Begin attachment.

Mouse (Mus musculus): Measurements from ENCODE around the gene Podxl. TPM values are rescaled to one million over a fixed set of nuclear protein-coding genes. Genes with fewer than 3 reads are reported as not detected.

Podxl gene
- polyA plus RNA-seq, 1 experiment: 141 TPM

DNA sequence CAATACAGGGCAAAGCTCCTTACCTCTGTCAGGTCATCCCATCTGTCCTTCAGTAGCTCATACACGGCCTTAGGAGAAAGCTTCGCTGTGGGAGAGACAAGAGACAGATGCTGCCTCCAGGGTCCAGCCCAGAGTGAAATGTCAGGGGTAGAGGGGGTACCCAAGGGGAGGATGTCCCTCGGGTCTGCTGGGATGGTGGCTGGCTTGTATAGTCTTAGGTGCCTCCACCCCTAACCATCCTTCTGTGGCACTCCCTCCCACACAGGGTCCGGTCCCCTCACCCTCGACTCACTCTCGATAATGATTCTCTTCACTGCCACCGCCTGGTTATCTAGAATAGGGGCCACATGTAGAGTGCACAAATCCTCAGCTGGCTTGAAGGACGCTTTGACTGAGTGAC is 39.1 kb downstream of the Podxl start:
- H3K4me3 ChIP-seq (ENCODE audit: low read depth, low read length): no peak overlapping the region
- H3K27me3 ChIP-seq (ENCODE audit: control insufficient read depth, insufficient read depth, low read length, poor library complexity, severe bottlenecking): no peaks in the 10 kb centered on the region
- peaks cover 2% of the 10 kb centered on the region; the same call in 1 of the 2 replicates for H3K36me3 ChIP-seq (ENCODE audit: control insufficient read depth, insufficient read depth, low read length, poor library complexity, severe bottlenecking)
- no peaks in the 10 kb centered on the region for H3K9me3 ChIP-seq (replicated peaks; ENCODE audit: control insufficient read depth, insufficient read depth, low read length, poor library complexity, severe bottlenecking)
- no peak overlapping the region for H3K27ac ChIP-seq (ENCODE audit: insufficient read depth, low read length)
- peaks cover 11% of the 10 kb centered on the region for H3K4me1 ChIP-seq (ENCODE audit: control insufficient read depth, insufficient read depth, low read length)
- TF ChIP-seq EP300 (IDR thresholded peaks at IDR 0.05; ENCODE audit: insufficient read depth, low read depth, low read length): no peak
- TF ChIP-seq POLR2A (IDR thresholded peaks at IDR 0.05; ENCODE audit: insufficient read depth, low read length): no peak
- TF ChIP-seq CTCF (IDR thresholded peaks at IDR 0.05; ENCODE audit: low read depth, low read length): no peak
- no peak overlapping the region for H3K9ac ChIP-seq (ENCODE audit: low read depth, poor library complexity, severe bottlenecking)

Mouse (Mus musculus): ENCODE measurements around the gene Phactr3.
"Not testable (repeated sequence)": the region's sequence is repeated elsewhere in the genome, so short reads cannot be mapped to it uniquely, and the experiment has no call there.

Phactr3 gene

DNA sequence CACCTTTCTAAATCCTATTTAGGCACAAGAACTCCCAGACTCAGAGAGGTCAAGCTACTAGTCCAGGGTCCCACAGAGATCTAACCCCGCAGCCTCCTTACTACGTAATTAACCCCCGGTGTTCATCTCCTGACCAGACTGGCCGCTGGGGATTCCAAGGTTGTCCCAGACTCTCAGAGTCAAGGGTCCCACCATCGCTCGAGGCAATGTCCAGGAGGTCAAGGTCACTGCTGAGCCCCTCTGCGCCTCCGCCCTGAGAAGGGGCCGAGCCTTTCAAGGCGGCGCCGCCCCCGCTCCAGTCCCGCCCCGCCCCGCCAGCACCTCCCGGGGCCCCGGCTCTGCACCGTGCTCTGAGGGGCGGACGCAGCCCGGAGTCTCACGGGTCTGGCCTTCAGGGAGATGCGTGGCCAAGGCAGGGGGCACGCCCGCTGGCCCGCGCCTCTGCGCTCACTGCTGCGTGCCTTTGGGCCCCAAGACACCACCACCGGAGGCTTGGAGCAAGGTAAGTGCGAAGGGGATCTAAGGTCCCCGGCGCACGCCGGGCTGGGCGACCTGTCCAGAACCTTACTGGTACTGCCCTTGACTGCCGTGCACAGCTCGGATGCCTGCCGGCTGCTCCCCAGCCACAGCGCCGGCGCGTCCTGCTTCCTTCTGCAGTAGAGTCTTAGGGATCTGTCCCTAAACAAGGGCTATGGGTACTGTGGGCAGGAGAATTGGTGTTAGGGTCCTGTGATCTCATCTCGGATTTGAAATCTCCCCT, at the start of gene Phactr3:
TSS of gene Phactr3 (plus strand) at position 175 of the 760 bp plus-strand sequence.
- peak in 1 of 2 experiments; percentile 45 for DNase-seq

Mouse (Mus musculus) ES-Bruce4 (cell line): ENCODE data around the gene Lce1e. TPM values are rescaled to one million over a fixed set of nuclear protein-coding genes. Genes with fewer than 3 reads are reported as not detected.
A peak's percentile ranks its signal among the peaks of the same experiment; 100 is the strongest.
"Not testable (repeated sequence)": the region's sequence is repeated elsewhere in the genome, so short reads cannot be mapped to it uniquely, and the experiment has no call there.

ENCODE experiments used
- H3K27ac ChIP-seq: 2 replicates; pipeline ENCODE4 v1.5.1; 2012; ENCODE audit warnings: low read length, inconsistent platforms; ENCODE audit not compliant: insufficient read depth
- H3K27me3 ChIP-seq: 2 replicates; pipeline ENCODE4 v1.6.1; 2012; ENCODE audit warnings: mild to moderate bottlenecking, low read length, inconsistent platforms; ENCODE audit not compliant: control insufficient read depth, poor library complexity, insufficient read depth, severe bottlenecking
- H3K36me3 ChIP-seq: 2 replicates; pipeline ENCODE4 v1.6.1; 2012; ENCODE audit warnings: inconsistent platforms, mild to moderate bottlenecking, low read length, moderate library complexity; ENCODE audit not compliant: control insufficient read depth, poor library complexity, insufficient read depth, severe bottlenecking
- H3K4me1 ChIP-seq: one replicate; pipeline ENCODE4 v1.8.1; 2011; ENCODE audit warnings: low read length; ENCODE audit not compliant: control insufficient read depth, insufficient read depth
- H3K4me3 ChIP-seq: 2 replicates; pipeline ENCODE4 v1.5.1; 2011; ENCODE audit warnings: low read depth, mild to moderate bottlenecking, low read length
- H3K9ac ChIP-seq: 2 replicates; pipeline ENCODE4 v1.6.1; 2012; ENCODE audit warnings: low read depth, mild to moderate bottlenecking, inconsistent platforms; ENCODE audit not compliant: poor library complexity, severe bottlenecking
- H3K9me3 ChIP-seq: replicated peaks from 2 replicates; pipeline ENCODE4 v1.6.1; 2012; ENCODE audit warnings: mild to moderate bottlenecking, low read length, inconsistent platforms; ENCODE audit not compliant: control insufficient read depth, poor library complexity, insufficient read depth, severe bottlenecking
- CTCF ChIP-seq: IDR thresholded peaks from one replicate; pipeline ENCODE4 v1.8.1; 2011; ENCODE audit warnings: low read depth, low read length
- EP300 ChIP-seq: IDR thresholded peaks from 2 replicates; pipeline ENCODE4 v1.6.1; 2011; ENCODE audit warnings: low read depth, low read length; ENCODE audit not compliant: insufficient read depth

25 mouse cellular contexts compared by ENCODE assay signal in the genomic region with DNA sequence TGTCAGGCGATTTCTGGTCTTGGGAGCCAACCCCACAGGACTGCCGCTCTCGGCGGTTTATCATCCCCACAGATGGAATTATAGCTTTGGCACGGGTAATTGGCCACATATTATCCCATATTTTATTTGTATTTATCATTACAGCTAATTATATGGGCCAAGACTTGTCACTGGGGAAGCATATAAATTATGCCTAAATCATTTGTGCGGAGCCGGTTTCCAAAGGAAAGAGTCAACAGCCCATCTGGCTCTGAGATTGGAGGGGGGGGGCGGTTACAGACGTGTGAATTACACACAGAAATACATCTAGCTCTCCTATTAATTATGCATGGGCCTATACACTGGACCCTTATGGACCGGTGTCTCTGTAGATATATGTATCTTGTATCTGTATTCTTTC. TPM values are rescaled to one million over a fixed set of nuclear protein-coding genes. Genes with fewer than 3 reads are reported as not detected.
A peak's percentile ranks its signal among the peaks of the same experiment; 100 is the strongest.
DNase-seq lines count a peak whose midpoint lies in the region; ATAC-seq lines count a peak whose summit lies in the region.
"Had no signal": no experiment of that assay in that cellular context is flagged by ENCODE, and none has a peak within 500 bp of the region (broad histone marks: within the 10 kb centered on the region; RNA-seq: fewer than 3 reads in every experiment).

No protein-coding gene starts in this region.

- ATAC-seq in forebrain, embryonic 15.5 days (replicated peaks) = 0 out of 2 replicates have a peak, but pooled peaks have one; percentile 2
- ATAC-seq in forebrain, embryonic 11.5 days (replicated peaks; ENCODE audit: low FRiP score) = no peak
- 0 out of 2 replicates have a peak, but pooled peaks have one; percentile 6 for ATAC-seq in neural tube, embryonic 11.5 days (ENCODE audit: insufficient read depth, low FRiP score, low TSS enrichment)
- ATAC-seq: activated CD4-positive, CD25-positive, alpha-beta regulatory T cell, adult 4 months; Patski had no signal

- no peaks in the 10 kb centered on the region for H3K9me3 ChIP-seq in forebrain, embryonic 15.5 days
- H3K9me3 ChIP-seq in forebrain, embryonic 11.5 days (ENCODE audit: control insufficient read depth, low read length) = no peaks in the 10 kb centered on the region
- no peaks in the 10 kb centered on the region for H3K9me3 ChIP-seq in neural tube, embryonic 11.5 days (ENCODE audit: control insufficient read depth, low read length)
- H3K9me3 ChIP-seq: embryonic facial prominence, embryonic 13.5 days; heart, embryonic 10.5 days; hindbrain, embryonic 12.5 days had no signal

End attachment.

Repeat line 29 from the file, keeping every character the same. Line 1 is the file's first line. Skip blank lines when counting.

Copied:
- H3K4me3 ChIP-seq: 2 replicates; pipeline ENCODE4 v1.5.1; 2011; ENCODE audit warnings: low read depth, mild to moderate bottlenecking, low read length